September 28 is Fårikål Feast Day

Bowls of fårikål on a table.

Photo: Daytona Strong
Celebrate Fårikålens Festdag, Fårikål Feast Day, this September 28, with this easy recipe that proves Norway’s national dish is as good small-batch style as it is for serving a crowd.

Daytona Strong
Taste of Norway Editor

I remember the first time I tasted fårikål. I had read for a long time about this stew of lamb and cabbage that is Norway’s national dish. It seemed too simple, I thought—just lamb and cabbage, with water, salt, and pepper, the building blocks of most stews. But armed with bone-in lamb, cabbage, and a handful of recipes, I began the traditional process of arranging the ingredients in the pot, letting it all simmer, and trusting that some sort of culinary magic would take place. The results far exceeded my expectations.

I couldn’t anticipate the way the modest list of ingredients would somehow yield perfectly restrained results. The flavors of the cabbage and lamb shone individually and yet felt informed by one another. The whole peppercorns added an herbal, subtle floral note that accented the flavor of the lamb.

Fårikål has been Norway’s national dish since 1972, and Fårikålens Festdag, Fårikål Feast Day, takes place on the fourth Thursday of September—September 28 this year.

A bowl of fårikål alongside a glass of wine.

Photo: Daytona Strong

Fårikål’s ingredients reflect foods that are integral to the Nordic region. Sheep are a fixture of Norwegian mountains, and cabbage has a significant role in Nordic history—it’s one of the oldest vegetables in the region, writes Camilla Plum in The Scandinavian Kitchen, who adds that it was the only vegetable grown in the Viking age. Though it mutes to a nondescript color as it cooks down, it remains flavorful, cozy, and nourishing.

I’ve come to appreciate fårikål for not only its simplicity but also its ease. After layering or nestling the ingredients in a pot, all you need to do is wait for a couple hours, perhaps boiling some potatoes to serve on the side, and dinner is served. While some people swear by leftovers (true, many stews are even better the following day), there’s nothing saying you have to make a large batch of fårikål to enjoy it.

The recipe I’m sharing with you today makes enough for two, with perhaps just a little leftover. Also if you happen to have leftover broth, save it and use it for the base of a lamb soup later in the week.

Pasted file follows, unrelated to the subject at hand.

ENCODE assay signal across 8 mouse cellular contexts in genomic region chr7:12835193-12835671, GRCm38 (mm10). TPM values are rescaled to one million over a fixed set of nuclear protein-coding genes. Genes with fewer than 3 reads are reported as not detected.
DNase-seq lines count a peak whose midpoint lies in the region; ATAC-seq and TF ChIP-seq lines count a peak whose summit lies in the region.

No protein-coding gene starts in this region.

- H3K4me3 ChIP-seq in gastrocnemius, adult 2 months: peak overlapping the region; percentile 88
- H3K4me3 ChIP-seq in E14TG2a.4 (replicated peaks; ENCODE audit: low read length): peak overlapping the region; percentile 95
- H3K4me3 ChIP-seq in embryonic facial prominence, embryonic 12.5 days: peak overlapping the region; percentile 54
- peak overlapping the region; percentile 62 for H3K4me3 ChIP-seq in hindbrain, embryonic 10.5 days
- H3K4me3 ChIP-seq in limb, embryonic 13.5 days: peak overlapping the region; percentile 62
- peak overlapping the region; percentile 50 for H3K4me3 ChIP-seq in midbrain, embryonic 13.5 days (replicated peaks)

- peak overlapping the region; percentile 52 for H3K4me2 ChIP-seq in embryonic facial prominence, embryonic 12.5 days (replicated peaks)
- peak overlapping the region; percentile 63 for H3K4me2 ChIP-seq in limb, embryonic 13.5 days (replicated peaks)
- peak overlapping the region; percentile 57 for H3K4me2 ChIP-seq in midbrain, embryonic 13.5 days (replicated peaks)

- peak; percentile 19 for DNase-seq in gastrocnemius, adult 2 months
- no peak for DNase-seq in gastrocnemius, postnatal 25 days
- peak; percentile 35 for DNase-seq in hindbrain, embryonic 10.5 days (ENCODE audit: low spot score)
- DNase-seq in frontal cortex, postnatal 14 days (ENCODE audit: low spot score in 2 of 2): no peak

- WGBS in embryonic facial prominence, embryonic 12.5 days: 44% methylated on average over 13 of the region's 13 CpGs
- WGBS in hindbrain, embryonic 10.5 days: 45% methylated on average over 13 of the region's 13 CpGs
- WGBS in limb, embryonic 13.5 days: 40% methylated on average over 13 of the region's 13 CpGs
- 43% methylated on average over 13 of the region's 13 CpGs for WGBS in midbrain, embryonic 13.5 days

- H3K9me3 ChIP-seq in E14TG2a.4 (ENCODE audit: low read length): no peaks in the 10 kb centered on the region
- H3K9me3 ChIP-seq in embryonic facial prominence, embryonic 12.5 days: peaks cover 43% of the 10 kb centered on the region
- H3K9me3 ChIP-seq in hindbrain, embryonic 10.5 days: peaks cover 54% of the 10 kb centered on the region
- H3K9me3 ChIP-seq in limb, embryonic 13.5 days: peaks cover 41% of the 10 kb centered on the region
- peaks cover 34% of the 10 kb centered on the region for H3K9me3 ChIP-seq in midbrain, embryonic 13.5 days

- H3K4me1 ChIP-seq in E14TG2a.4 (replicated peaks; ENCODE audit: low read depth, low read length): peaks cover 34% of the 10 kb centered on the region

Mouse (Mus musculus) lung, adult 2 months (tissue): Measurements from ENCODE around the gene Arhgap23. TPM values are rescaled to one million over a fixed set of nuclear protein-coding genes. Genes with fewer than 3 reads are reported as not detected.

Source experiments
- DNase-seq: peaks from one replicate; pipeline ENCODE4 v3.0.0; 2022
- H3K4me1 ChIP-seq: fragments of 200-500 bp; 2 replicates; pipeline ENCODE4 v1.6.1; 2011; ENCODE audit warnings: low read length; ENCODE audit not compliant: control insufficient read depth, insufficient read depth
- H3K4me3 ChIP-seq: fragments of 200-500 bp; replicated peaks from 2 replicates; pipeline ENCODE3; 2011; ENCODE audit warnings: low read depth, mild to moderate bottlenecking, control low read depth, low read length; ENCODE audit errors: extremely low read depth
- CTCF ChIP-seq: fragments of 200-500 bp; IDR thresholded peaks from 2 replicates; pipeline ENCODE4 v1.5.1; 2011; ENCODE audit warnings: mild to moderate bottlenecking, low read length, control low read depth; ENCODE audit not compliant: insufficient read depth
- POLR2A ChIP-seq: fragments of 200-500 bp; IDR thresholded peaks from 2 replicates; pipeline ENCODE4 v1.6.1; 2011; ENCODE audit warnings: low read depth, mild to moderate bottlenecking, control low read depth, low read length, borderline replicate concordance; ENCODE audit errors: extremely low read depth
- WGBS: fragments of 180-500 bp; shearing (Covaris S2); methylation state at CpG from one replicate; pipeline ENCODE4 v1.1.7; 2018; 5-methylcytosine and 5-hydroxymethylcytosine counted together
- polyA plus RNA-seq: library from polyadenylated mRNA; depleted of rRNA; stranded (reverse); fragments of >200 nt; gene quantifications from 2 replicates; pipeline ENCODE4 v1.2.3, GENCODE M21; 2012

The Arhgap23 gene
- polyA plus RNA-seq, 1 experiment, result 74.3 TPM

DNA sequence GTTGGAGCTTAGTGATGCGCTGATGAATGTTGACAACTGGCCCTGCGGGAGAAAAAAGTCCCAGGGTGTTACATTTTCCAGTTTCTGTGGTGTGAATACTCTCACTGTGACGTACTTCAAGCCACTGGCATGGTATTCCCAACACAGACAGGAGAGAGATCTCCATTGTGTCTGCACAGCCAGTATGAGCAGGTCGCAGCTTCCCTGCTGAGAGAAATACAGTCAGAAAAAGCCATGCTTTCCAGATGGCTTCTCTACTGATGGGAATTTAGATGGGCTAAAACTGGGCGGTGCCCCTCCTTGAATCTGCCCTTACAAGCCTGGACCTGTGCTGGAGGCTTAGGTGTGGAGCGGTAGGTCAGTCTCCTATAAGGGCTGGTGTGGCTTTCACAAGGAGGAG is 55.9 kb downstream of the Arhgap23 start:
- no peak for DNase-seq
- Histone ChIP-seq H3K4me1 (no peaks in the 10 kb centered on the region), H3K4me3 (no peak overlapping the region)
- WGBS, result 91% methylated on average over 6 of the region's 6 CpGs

Aside from the small quantity, this recipe is typical. Many recipes call for layering the ingredients in a pot, but with a small batch, nestling them is fine. Don’t mess with the dish as it cooks, aside from checking it every once in a while; let the cabbage retain its shape. As unattractive as fåri­kål often is—and that’s to be expected—this is one way to preserve the visual integrity of the ingredients.

Serve with boiled potatoes—red-skinned ones with flecks of green parsley will further add visual interest. Flatbread and lingonberry preserves round out the meal.

For as simple as fårikål is, the results are fantastic. The challenge for many may be the cooking time, a long time for a weeknight. If you’d like to mark Fårikålens Festdag this month with a batch of homemade fårikål but don’t have the time, feel free to make it in advance—it reheats easily and will taste just as good—perhaps even better—the next day.

1 ½ lbs. lamb (shoulder, shank, or neck), cut into 1 ½-inch pieces
1 ½ lbs. green cabbage, cut into wedges
1-2 tsps. whole black peppercorns
1 tsp. salt
water to barely cover (approximately 4 cups)

In a large pot, nestle the lamb among the cabbage wedges. Sprinkle the peppercorns and salt over it, then add water to just barely cover. Bring to a boil, then lower the heat, cover, and simmer for about two hours, until the lamb is remarkably tender and pulls easily away from any bones.

To serve, carefully lift the cabbage out of the pot and arrange it in bowls with pieces of the lamb. Pour the broth over, and make sure to distribute peppercorns between the bowls.

Serves 2.

This recipe first appeared on Outside Oslo.

This article originally appeared in the Sept. 22, 2017, issue of The Norwegian American. To subscribe, visit SUBSCRIBE or call us at (206) 784-4617.

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The Norwegian American is North America's oldest and only Norwegian newspaper, published since May 17, 1889.